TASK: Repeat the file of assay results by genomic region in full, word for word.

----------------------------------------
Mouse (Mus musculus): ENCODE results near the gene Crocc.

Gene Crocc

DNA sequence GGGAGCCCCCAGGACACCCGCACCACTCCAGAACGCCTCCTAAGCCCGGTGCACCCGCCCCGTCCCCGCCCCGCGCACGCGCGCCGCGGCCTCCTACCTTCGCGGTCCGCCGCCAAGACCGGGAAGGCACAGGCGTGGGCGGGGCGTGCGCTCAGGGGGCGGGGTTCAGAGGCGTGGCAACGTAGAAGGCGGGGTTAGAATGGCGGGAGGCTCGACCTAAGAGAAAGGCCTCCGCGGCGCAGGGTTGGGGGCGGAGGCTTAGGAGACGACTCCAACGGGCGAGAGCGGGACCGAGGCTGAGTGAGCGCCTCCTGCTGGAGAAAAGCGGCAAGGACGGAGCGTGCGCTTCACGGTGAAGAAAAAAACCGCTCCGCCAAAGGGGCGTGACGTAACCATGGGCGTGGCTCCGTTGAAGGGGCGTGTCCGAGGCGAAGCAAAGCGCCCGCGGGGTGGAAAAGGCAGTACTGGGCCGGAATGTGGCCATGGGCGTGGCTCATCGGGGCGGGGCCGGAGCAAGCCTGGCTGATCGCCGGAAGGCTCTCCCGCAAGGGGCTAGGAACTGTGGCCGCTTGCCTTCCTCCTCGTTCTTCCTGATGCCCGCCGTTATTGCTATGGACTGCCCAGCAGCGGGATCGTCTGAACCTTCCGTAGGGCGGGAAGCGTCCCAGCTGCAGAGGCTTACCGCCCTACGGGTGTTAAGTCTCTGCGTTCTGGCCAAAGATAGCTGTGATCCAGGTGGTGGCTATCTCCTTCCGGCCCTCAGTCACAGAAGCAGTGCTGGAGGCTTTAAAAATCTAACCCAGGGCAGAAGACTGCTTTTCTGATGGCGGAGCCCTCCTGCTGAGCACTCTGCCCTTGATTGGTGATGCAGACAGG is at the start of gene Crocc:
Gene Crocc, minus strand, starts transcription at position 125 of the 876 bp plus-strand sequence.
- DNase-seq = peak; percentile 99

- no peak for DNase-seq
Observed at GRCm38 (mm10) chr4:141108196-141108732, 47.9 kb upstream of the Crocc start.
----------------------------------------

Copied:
Mouse (Mus musculus): ENCODE results near the gene Crocc.

Gene Crocc

DNA sequence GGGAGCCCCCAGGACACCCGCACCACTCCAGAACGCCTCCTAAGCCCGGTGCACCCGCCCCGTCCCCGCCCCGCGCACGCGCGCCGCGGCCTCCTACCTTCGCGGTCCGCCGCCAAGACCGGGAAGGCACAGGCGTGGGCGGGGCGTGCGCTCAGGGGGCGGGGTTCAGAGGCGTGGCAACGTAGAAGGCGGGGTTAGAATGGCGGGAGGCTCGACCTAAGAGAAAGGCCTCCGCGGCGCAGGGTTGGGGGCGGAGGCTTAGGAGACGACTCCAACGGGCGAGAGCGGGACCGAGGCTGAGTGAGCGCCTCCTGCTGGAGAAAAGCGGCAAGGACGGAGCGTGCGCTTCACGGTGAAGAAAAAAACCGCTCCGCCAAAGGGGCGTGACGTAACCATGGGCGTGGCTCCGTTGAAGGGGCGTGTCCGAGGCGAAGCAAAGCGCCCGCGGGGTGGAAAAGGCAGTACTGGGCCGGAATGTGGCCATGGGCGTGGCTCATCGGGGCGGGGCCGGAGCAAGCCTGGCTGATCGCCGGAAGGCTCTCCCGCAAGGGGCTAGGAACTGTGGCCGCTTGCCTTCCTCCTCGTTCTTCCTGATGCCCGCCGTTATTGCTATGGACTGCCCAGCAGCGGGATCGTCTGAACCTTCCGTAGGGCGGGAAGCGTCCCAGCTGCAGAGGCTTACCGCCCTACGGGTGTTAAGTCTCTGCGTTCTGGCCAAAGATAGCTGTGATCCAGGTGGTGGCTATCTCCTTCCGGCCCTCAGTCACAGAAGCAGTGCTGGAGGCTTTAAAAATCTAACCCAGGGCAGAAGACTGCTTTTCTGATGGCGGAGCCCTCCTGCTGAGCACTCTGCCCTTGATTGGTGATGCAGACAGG is at the start of gene Crocc:
Gene Crocc, minus strand, starts transcription at position 125 of the 876 bp plus-strand sequence.
- DNase-seq = peak; percentile 99

- no peak for DNase-seq
Observed at GRCm38 (mm10) chr4:141108196-141108732, 47.9 kb upstream of the Crocc start.